Rising mercury should not deter your plans to visit Spain in August. Yes, it's hot, but in addition to plenty of sunshine, locals will be in the mood to party. Some of the country's biggest festivals take place during August, and the entire country takes off work to celebrate Assumption Day on August 15, an important Catholic holiday.
Europeans tend to vacation en masse in August, which could be a pro or a con, depending on your travel style and desired destination. Spain's beaches can become uncomfortably crowded, but the inland cities and smaller towns empty out, especially on weekends, leaving you with plenty of room to explore and a better choice of accommodations.
If you're ready to party in one of Spain's most happening summer hotspots, make your way to Valencia.
Tomatina, Spain's famous food fight festival, takes place on the last Wednesday of August in Buñol. The town, located on the western outskirts of Valencia, sits just 19 miles from the Mediterranean, making a cool dip easily accessible when you feel ready to rinse off the tomato pulp. In 2013 officials started requiring tickets, limiting the number of attendees to 20,000, so plan ahead if you want to put this on your travel itinerary.
2019 date: Wednesday, August 28
Near the end of the month, revelers gather for the Fiesta de Vendimia in Requena, another town in the region of Valencia, to celebrate the region's grape harvest and winemaking tradition. People parade through the streets asking the townspeople for water to help the next year's harvest; residents oblige by soaking everyone who passes.
2019 date: August 21–September 1
Last but not least, in the region's northernmost province of Castellón, Benicassim hosts the week-long Rototom SunSplash Reggae Festival, Europe's largest gathering of reggae music performers and fans. Book a guest room or reserved camping spot early as they sell out well in advance of the festival; all tickets holders can look for a place to pitch a tent in the free access zones, though.
2019 dates: August 16–22
Stay in Valencia proper—it's Spain's third largest city, so there's plenty to do in town—and day-trip to multiple festival locations, or venture into the mountainous countryside in the western part of the province. If you plan to go, book your hotels early. Many Europeans take their vacations in August, making it one of the busier travel months on the continent.
Málaga presents one giant reason to visit in August: the Feria de Malaga, one of Andalusia's biggest parties (the other contender being Seville's Feria de Abril). This exuberant street fair celebrates the end of the siege of 1487, when the Spanish monarchs recaptured the city from the Muslim empire of Granada. The weeklong festival features flamenco, fireworks, and sherry, all in one incredible beachside location.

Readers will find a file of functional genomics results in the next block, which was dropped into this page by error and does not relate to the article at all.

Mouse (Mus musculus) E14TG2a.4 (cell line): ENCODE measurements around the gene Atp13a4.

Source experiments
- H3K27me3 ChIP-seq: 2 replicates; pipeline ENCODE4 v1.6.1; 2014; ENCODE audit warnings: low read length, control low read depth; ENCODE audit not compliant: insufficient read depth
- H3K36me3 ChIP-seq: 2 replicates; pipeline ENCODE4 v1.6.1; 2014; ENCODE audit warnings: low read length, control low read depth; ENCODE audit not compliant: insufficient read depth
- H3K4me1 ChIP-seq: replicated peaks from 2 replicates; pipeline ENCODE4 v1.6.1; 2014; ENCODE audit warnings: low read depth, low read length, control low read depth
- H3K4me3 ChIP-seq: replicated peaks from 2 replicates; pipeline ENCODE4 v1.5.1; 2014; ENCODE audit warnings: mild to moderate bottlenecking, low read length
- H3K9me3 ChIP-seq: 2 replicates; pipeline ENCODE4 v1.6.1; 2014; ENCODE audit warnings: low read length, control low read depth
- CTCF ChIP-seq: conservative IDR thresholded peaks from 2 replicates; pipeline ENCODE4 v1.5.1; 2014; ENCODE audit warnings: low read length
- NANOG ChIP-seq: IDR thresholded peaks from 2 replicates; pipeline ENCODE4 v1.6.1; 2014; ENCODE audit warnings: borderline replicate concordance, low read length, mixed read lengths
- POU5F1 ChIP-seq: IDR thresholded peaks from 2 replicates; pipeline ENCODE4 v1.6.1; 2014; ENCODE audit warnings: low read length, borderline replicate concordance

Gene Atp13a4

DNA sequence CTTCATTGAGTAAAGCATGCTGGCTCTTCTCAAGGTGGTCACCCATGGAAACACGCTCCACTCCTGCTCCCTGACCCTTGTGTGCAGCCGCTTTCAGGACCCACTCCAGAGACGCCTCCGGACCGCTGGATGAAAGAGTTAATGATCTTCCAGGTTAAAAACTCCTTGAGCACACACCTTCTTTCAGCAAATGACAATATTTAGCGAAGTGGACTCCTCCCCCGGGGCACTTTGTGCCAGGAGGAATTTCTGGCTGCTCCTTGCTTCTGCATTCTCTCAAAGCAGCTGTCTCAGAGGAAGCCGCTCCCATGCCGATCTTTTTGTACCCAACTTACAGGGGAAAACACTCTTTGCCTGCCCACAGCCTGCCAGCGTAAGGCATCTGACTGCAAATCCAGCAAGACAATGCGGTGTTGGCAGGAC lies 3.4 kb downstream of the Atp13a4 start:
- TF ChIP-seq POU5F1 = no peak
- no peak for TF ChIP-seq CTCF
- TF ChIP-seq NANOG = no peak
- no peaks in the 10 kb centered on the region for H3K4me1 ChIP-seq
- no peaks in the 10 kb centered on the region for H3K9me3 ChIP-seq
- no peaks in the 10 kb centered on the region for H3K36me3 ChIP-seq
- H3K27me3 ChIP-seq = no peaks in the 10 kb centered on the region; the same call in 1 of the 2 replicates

2019 dates: August 15–24
The architecture in this southern city still reflects the Moorish influence of its past, though the culture thrums with an unmistakable modern Spanish vibe. Located at the heart of Spain's storied Costa del Sol, Málaga makes a convenient base for exploring this sunny region during the high season.
Semana Grande, or Aste Nagusia in Basque or "Big Week" in English, takes place in the Basque Country's two principal cities, Bilbao and San Sebastián. Visiting either location during the festivities, which follow the August 15 celebration of Assumption Day, makes a trip to Spain in August a worthwhile endeavor. Expect to see such diverse sights as a nightly fireworks competition, a strongman contest, bullfighting, demonstrations of traditional Basque sports, and giant puppet dances.
2019 dates: August 17–25
Residents of nearby Vitoria-Gasteiz celebrate the Fiesta de la Virgen Blanca in the early part of the month with fireworks, cooking contests, sports competitions, and free concerts. With its well-preserved medieval city center and fortified wall, Vitoria presents an appealing destination not quite yet discovered by the hordes.
2019 date: August 4–9
Barcelona and the wider region of Catalonia put on a collection of festivals in August. Two of the city's neighborhoods, or barrios, hold their annual fiestas. First up is the Festa Major de Gracia (August 15–21, 2019) in the picturesque Gracia neighborhood, followed by the Festa Major de Sants (August 17–26, 2019) in off-the-beaten-path Sants.
Madrid swelters in August and many of the city's residents head to the beach with their families, leaving the country's capital uncharacteristically quiet. Though plenty of places remain open for business, some of the smaller hotels and restaurants do close for the month.
Despite the exodus, three of the city's districts hold consecutive festivals beginning with San Cayetano in the Rastro/Embajadores neighborhood (August 6–8, 2019), followed by San Lorenzo in Lavapiés (August 9–11, 2019) and then perhaps the best known of the three, La Paloma in La Latina (August 14–17, 2019). Residents and tourists spill into the streets, where music, dancing, and drinks contribute to the lively atmosphere.
The Vuelta a España, or La Vuelta for short, is Spain's answer to the Tour de France and one of the biggest events on the international cycling calendar. Most of the August stages take place in Galicia before the event moves to Andalusia and then on to the northeast and Madrid.
2019 dates: August 24–September 15
Make a detour to join thousands of other people at the Catoira Viking Festival. Every year since 1960, residents of this small village have dressed up as Vikings and reenacted the invasion that occurred 1,000 years ago. After the battle ends, they all sit down to enjoy a communal picnic of local delicacies.
2019 date: Sunday, August 4
Not everyone relishes the idea of eating octopus, but you can join the ranks of Spaniards who lust after the stuff. To celebrate Galicia's excellent octopus, check out the Octopus Festival O Carballiño.
2019 date: Sunday, August 11